That will likely happen with the other positions [for council, school board and park board], but there was a decision by the board to do the appointment route and it’s not at all unusual. Had the councillors [Hardwick and Kirby-Yung] been seriously interested [in becoming the party’s mayoral candidate], all they had to do was talk to the board. The board or the president of the NPA is not hard to contact and say, ‘I’m interested and what’s the procedure?’ But obviously that was not done. I indicated the last time around that I was interested in doing it. I have been a strong opponent of some of the policies of the COPE-Green alliance on park board, and I think the party’s board sees that. And we’re not seeing a lot of opposition to Kennedy Stewart from the previous NPA councillors. That probably was part of it.
I’m not sure that’s true — about Hardwick, Dominato and Kirby-Yung voting in step with Stewart. [The mayor and the three councillors have voted differently on property tax hikes, supporting the Vancouver Police Department’s operating budget and issues related to housing].
There’s a lot of issues in Vancouver and we’re certainly not hearing a lot about those, and I think there’s a lot of things that need fixing in the city. And I think that the councillors need to be a voice for that.
Explain how in January the caucus issued a news release that included your name asking for an immediate AGM, which didn’t happen and you are now the NPA’s mayoral candidate.
The AGM and the nomination process are completely separate. The other thing is, there was concern at the time [of the release] about a particular board member [Angelo Isidorou] and he has since resigned.
Right, but you were calling for an immediate AGM. And if the board had done that, you could have conceivably sorted out these issues about the board and the process for choosing a mayoral candidate.
There will be an AGM where we can sort out some issues. I think you’re going to see some really solid appointments to the NPA board shortly, and I think that will make a lot of people happy.
Will these new board members be in addition to the current roster, or will they replace some of the current directors?
There have been some people go off the board and there will be some people going onto the board to replace those positions.
In the last couple of weeks, we’ve seen the launch of the A Better City party. Ken Sim intends to seek a mayoral nomination with the party. Mark Marissen confirmed he’s running for mayor and plans to seek a nomination with the new version of Yes Vancouver. There seems to be a glut of centre-right candidates, including yourself, seeking the mayor’s chair. Doesn’t this just give Mayor Kennedy Stewart an easy ride to re-election?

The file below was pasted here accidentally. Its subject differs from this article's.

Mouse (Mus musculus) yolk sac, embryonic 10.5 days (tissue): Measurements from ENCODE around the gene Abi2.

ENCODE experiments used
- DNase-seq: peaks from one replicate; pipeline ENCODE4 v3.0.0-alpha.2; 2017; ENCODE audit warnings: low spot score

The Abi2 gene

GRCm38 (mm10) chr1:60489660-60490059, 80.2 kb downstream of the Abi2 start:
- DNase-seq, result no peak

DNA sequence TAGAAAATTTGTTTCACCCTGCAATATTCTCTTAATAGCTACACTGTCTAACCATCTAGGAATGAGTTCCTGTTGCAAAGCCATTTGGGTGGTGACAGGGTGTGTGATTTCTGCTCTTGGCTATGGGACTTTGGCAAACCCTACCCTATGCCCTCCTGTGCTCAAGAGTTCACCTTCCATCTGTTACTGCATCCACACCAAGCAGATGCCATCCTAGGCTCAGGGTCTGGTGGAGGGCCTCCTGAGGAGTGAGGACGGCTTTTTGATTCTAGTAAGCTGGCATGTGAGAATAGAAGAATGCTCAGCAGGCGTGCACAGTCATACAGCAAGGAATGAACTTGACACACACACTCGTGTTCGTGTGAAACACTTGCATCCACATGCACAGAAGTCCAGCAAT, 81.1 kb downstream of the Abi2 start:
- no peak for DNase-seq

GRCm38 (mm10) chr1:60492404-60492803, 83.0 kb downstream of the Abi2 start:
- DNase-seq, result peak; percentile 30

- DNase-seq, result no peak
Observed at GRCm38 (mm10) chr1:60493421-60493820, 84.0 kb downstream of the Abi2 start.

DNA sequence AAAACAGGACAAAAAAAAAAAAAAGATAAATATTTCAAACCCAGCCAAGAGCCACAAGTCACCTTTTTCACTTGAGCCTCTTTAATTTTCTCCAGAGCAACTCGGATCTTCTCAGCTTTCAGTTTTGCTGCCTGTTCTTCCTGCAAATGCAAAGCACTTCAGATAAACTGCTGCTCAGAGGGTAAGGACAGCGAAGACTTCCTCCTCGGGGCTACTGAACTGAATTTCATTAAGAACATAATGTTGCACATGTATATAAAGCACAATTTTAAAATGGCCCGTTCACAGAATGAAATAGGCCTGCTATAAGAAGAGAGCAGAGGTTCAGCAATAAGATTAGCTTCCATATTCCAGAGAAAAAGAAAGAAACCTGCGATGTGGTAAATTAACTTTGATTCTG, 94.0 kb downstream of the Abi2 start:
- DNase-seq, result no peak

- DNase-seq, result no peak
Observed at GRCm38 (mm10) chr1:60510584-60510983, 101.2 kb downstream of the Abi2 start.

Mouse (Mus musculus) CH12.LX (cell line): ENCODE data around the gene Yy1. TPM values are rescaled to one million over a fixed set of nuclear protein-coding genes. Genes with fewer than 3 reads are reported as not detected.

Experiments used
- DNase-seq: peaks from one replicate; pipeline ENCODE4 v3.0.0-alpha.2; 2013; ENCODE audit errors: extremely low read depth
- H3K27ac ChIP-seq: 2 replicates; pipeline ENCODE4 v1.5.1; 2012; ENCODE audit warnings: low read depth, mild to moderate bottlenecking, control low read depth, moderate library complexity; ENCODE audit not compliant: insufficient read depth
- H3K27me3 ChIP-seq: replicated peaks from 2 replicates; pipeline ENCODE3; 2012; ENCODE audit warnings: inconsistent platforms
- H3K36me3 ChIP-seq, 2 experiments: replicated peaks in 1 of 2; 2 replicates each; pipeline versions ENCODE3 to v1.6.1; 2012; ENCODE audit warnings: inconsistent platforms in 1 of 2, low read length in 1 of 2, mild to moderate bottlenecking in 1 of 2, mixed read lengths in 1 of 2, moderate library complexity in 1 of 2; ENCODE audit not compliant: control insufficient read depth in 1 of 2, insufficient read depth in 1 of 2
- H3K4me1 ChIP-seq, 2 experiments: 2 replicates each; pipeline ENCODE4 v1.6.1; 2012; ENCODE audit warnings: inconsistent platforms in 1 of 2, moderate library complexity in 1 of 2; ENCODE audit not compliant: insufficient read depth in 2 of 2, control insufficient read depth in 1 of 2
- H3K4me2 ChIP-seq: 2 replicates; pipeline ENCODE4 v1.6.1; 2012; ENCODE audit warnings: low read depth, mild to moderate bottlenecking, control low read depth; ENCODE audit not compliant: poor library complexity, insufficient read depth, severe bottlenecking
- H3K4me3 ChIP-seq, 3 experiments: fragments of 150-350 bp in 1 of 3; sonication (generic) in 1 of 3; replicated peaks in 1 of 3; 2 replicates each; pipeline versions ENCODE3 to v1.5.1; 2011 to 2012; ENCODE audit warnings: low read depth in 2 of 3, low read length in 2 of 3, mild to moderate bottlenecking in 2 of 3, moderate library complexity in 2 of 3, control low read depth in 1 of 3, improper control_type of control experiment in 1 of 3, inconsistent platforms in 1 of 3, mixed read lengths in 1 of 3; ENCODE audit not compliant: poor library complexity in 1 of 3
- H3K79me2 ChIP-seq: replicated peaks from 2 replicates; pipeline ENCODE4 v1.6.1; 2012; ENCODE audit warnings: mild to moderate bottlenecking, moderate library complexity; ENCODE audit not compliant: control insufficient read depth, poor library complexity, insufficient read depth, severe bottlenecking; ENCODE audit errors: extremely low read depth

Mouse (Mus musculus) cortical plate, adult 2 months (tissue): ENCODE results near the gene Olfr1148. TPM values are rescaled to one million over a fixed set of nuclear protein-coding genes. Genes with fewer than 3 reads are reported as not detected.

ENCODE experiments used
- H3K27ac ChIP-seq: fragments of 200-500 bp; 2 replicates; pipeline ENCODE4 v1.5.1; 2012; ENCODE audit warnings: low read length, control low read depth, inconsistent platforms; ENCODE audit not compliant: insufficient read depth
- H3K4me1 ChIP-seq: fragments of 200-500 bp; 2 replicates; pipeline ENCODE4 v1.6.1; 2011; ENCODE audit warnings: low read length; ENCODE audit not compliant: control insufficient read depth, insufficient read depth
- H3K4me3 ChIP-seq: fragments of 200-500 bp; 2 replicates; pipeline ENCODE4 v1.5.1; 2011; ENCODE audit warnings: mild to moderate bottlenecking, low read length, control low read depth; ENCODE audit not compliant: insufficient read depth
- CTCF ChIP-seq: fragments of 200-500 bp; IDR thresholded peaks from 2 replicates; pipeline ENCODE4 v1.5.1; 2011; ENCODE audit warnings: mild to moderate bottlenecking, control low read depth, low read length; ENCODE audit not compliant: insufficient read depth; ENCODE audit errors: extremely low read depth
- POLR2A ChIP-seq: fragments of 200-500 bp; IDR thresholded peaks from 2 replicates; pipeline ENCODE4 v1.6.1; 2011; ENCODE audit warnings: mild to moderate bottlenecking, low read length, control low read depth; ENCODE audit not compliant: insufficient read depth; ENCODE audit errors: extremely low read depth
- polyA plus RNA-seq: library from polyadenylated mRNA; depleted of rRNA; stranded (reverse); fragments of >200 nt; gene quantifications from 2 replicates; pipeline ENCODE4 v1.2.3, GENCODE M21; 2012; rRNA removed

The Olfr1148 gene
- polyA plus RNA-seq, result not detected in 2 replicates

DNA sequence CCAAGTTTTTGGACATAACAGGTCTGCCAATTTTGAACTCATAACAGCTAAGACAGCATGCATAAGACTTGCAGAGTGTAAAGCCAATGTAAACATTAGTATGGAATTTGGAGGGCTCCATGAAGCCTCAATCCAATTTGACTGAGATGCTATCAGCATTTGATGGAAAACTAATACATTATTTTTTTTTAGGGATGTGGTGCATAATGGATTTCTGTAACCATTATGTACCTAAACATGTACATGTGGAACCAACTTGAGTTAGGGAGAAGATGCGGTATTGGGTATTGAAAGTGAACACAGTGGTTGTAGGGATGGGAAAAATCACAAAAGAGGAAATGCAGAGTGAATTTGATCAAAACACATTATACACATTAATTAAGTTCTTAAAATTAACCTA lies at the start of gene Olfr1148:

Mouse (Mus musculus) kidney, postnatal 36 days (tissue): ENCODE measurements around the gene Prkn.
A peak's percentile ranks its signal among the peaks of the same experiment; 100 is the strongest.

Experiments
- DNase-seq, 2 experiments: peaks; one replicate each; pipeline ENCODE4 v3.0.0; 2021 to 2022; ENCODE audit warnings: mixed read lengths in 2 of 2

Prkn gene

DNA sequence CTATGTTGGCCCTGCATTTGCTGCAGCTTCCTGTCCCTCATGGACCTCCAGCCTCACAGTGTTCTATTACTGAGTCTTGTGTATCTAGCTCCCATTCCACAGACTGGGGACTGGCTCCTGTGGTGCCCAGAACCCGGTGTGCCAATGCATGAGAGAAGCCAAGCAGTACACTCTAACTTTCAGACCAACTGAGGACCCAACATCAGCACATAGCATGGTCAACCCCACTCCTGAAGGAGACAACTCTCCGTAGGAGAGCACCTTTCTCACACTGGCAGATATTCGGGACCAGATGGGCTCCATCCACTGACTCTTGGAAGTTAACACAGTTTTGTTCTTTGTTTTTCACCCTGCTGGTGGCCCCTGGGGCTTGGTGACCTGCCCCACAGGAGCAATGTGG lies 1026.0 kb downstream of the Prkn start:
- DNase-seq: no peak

It’s far too early to say that, and that assumes you won’t see candidates appear on the other side of the spectrum. And by the time of the election, you might see some coalescing [of candidates]. It’ll be interesting to watch, for sure.
Back in October 2018, five NPA city councillors were elected. Now the party has one representative on council. How do you explain to that voters and party supporters?
I’ll just be explaining my vision and what I want to see going forward. Voters will have an opportunity in the next election who they want to select. I’m not interested in looking back, I’m looking at solutions for Vancouver moving forward. That’s going to be my focus.
But how do you attract council candidates with so much turmoil swirling around the party?
I don’t think we’ll have any trouble attracting council candidates, at all.
Why is that?
I think the NPA brand is still a strong brand, and I think there’s a lot of people who want to see some change in Vancouver. I think they expected change after the Vision Vancouver years [2008 to 2018], and I think what they got was more of the same.
Do you have any regrets about what’s happened with the party, particularly the loss of three popular councillors?
As I already said, I hoped they would have taken a little more time and spent a little more time giving me a chance to work with them. But they chose another route, and that’s their prerogative. We’ll move on and we’ll go forward. I’m confident by 2022 that we’ll be in good shape and we’ll have policies and plans that people will be excited about. So I’m looking forward to building that with our team and more people coming onto the team.
The now lone NPA councillor, Melissa De Genova, appears to be your only supporter remaining from the five NPA councillors elected in 2018.
Melissa and I were both elected in 2011 and worked together on the park board. We’ve always worked together pretty well over many, many years and she does good work and I’m glad that she’s on the team.
The municipal election is in October 2022.